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2017 – Coeliac Disease

Title: Night Sweats, Stress Activation and Coeliac Disease

Authors: Dimitrios Cassimos, Katerina Kambouri, Antigoni Mavroudi, Ioannis Xinias, Stavros Thomaidis, Maria Aggelidou, Stefanos Gardikis and Athanasios Chatzimichael

Published: Glob Pediatr Health. 2017; 4: 2333794X17744138.

Link: https://dx.doi.org/10.1177%2F2333794X17744138


Coeliac disease (CD) is a genetic, immunologically mediated small-bowel enteropathy that causes malabsorption. It occurs mainly in childhood, but it can also present in adulthood. The condition is characterized by a permanent sensitivity to gluten that results in inflammation and atrophy of the mucosa of the small intestine.1 CD has a wide variety of clinical presentations: the “classical” form, in which an intestinal symptomatology is prevalent with symptoms such as diarrhea, steatorrhea, and nutritional and vitamin deficiencies; the “atypical” form with predominating extraintestinal clinical features; and the “silent” form with no clinical symptoms. Atypical forms of CD have been reported with conditions of autoimmune origin. Secondary immunological illnesses may be the primary presentation of the disease.2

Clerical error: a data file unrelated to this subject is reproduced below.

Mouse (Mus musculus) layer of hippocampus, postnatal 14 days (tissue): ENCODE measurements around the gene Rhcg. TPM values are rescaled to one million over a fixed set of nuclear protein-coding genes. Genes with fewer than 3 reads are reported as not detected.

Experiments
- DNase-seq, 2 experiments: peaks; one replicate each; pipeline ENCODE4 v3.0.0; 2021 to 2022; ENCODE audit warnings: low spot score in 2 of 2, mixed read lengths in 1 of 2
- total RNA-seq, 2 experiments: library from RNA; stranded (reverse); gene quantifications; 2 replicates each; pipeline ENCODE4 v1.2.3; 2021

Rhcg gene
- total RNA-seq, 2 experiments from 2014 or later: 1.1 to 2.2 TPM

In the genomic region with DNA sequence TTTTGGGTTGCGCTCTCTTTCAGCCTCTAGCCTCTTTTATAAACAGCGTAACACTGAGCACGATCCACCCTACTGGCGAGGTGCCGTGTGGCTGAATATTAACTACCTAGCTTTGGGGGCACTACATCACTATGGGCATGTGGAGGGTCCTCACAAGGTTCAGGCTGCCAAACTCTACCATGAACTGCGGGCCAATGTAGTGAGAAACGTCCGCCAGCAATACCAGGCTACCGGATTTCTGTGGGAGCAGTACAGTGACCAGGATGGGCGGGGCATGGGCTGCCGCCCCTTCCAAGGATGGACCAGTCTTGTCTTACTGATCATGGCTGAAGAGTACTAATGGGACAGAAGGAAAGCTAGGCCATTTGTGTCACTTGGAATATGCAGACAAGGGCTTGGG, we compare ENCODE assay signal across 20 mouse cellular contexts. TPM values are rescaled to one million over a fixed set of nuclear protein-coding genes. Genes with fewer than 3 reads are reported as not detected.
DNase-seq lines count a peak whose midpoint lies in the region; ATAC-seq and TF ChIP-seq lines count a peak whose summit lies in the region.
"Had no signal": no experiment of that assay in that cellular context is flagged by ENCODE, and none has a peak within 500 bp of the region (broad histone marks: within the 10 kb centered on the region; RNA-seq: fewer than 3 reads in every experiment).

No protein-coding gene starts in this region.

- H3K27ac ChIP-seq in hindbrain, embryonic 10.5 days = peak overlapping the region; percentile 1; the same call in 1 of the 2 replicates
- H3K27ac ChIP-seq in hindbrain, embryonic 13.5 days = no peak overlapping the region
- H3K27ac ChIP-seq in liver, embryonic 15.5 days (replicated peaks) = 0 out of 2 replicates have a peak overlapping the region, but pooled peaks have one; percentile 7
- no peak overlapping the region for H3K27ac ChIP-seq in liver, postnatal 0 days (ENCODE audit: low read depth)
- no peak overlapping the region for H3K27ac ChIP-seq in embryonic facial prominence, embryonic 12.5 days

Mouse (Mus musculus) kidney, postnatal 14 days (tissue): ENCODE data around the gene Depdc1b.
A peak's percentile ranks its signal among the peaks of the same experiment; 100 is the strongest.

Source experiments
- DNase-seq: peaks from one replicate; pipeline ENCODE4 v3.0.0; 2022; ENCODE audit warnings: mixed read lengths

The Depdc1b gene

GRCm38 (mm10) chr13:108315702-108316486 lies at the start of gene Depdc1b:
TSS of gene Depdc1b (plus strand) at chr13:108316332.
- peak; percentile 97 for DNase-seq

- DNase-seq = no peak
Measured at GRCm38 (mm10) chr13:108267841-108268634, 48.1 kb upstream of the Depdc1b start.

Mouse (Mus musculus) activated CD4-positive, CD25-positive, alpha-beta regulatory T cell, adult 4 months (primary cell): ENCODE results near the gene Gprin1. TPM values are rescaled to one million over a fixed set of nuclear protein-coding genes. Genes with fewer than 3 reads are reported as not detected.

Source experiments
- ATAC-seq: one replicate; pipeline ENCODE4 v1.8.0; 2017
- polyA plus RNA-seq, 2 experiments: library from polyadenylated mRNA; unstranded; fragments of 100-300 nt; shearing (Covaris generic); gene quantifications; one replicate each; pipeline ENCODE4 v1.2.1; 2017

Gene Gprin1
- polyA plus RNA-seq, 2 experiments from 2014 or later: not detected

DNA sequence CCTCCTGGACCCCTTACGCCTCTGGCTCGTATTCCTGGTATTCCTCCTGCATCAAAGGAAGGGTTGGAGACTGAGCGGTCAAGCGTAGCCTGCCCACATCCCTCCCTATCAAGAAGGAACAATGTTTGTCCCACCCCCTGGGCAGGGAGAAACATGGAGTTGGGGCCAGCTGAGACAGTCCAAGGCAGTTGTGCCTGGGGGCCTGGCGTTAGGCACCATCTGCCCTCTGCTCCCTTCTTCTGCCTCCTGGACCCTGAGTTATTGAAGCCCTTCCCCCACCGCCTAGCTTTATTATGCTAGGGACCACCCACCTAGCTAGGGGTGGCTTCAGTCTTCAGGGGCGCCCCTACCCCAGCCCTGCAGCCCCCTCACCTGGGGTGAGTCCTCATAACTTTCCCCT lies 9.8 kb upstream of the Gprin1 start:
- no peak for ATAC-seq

Night sweats are episodes of nighttime sweating that result in soaking of nightclothes or even beddings, and in most cases, these are signs of different underlying medical conditions.3

In this article, we present a case of a child with night sweats as a symptom that not only resulted in the diagnosis of an atypical form of CD but also helped in detecting relapses of the disease.

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